I refer again to the letter which accompanied the leaflet on education that I cited earlier. It said :

"this Bill will not deliver the improvements needed and I hope this short document will illustrate some of the problems."

That was clearly party political. It was paid for by the ratepayers of Derbyshire. The document was even printed in the Labour party colours of the time, although Labour seems to change its colours quite regularly these days.

The Government have nothing for which to apologise. Indeed, we have strong grounds for saying that the money we have spent has gone some way to counter the false claims that have been made by some local authorities. We should be proud of the radical reforms that we are making, and at the same time we should be explaining fully to the public what we are doing.

6.24 pm

Mr. Thomas McAvoy (Glasgow, Rutherglen) : My hon. Friend the Member for Holborn and St. Pancras (Mr. Dobson) outlined the Opposition case extremely well. I shall expand only on the Scottish dimension of the issue.

I wish at the outset to hark back to the atmosphere that previously existed between Government and Opposition in matters such as we are discussing today. At the time of the February 1974 general election, the "Switch Off Something" campaign was allowed to continue under an agreement between the Government and the then Labour Chief Whip. That contrasts starkly with the current situation and illustrates how dramatically it has changed. I fear that that change has been to the detriment to standards of conduct in public life.

The Chief Secretary referred to civil servants. I feel duty bound to state that when Labour is next in government, I

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shall press for an inquiry to be conducted into the behaviour of Ministers now in office, and civil servants, to discover how they conducted various negotiations in the sphere of publicity, particularly from the point of view of public propriety. I promise them that it will be no excuse for them to say in the future, as they have said in the past, that they were only carrying out orders. We will get to the bottom of how the Government and their Ministers have brought down standards in public life.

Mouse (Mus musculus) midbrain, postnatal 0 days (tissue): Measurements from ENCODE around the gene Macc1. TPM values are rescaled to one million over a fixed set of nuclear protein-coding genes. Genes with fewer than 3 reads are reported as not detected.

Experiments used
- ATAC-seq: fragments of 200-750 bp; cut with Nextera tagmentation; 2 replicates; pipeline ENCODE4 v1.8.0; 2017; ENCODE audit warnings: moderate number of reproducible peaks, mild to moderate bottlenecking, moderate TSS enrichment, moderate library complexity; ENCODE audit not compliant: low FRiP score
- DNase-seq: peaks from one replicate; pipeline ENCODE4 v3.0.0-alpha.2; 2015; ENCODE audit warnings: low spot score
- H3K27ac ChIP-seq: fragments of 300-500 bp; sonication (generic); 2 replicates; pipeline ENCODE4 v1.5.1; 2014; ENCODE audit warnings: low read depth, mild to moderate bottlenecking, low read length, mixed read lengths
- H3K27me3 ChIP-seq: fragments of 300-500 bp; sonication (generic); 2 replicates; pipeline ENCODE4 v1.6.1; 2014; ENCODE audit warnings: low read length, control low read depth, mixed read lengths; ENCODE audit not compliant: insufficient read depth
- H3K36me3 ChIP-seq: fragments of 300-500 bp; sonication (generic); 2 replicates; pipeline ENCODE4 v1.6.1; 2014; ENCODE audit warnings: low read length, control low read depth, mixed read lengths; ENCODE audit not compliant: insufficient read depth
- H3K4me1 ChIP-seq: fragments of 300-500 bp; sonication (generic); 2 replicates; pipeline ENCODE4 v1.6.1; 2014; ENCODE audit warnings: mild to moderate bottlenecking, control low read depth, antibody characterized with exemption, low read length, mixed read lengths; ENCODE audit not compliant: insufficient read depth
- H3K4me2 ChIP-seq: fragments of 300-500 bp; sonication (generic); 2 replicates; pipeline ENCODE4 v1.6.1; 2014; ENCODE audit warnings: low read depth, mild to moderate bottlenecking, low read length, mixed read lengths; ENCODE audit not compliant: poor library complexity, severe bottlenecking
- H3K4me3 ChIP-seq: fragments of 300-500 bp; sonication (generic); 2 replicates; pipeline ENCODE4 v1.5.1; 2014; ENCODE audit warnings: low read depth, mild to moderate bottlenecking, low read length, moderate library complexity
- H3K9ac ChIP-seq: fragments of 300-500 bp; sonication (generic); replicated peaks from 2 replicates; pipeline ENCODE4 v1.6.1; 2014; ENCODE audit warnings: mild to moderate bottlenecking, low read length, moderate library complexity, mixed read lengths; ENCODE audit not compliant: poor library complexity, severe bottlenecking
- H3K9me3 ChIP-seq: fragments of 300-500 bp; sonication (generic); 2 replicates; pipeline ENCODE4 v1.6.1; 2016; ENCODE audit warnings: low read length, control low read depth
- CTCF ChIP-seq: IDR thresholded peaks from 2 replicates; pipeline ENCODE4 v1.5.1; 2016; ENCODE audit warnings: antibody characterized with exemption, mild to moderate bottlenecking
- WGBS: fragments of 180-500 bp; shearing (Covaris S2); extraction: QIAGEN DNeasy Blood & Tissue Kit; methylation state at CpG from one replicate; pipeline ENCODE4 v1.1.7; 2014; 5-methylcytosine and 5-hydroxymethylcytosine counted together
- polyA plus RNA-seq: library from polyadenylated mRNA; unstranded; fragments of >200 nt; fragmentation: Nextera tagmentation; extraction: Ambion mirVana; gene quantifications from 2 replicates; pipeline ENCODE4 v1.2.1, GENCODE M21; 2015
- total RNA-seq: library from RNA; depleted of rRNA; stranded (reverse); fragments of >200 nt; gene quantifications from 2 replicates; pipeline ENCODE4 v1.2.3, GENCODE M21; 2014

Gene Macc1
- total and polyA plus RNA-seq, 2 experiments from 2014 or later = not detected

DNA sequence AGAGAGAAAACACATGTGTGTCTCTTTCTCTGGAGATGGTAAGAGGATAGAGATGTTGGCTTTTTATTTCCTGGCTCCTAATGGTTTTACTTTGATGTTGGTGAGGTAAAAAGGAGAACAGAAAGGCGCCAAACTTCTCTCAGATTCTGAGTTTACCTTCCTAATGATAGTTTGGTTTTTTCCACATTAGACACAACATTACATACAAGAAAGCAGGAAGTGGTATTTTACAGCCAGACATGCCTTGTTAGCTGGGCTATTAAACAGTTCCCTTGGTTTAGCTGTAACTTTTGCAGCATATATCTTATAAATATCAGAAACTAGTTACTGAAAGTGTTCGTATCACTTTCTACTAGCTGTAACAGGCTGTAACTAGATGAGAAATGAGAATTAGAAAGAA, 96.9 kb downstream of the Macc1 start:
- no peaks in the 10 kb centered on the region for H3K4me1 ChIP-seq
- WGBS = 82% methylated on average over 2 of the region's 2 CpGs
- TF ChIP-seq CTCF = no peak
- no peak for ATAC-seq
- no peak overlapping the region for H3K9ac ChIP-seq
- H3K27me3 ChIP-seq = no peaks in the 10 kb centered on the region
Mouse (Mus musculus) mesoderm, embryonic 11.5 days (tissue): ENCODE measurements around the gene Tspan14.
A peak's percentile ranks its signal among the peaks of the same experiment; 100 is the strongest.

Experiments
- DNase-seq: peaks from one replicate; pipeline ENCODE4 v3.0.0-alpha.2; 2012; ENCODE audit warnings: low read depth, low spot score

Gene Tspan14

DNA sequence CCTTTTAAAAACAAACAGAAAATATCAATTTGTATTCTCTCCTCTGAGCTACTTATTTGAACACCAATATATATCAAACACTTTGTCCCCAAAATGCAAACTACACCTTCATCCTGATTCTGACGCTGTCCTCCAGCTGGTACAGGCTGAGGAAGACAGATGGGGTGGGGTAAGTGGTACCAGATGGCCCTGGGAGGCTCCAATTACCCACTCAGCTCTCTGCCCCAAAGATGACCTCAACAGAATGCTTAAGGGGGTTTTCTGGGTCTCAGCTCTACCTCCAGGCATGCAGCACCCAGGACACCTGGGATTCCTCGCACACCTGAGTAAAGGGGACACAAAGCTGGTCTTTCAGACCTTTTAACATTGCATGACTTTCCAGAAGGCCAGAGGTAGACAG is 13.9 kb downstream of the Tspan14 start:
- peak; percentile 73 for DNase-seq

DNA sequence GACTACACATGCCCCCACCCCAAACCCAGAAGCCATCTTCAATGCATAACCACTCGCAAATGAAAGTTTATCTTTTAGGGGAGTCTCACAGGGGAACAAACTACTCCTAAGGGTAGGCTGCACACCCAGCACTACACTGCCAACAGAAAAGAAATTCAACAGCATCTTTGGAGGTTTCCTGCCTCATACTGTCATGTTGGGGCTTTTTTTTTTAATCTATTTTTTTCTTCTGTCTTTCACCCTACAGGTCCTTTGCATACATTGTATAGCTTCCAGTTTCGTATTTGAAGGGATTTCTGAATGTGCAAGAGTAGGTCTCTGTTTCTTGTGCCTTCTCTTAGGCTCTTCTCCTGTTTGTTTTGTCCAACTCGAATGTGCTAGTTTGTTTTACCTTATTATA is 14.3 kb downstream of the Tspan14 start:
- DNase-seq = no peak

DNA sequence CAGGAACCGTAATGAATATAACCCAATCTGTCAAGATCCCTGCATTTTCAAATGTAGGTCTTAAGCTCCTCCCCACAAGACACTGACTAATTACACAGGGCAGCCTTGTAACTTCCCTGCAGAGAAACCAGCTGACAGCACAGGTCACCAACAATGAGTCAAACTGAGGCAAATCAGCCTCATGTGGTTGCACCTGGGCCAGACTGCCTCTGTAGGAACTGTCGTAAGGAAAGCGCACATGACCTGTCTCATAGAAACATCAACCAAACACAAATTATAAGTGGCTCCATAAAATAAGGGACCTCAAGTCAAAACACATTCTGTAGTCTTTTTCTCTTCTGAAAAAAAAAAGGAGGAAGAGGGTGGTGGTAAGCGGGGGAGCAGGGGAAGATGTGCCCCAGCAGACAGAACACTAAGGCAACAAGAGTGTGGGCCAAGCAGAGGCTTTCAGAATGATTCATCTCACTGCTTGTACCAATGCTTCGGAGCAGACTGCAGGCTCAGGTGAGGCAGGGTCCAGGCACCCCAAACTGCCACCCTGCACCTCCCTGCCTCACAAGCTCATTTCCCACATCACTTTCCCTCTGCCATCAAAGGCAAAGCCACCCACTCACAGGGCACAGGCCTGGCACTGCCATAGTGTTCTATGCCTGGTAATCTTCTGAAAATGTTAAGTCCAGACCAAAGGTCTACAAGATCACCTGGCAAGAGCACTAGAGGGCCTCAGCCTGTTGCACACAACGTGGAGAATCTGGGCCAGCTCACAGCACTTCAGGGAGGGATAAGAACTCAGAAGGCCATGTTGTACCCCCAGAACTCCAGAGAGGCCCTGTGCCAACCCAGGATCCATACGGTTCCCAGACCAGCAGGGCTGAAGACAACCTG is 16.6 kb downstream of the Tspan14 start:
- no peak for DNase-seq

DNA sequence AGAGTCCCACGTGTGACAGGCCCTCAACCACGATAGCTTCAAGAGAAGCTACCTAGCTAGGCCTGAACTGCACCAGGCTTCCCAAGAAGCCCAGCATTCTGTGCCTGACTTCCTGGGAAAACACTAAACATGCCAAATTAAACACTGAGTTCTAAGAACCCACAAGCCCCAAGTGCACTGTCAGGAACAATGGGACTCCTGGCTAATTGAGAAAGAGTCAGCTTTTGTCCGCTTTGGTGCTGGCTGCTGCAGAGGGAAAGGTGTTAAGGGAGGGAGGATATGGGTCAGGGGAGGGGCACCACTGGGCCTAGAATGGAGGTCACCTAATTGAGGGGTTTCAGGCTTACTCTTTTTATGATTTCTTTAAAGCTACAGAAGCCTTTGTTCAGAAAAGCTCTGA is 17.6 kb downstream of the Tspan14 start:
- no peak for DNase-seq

When we look at the Scottish scene, it is interesting to peruse a document issued by the Scottish Office. It refers to the activities of that Department and states :

"One of the objectives of the new Government advertising campaign in Scotland is to publicise Ministers by showing how services in Scotland derive from the Scottish Office under the direction of the Secretary of State and his Ministers."

It goes on :

"The aim is to show how the work of Scottish Office agencies reflects the policies and decisions of the Secretary of State and his ministerial colleagues in the Scottish Office."

It adds :

"It is the wish of Ministers that the benefits of Government action in Scotland should be more clearly attributed."

I assure the Government that they do not need an advertising campaign to put that point across. We know the details only too well.

Scottish Ministers are now clearly crossing the dividing line between publicising Scotland and advertising themselves. They are no longer just imparting facts but are pushing out propaganda about themselves. The new campaign clearly breaches the rules set out in central Government conventions, which tell us that the achievement of Government policy issues should not be personalised and that the presentation of publicity, as well as the concept and tone of it, should not be party political.

The present purely party political use of Government money in Scotland-- this has a bearing on the inquiries that we will institute when Labour is in government--is confirmed by the fact that a Government Minister, the hon. Member for Stirling (Mr. Forsyth), led the briefings of an advertising agency on a publicity job that he wanted done. It was not left to civil servants to tell the advertising agents what was required. A Minister chaired the meeting and made sure that the agency was well aware of what he --a politician and a Minister--wanted to achieve.

The figures were made clear on 15 March 1989 when we were informed--the details appear at column 226 of the Official Report for that date--that the budget for the Scottish Office for information campaigns had been £2.1 million in 1988-89 and was £2.9 million for 1989-90, an increase of £800,000. I suppose that one must bear in mind the information about the poll tax that the Government have been putting out. I assure them that it has all been to no avail. We in Scotland know who to blame for the poll tax. We do not want it. As soon as Labour takes office, we will get rid of it.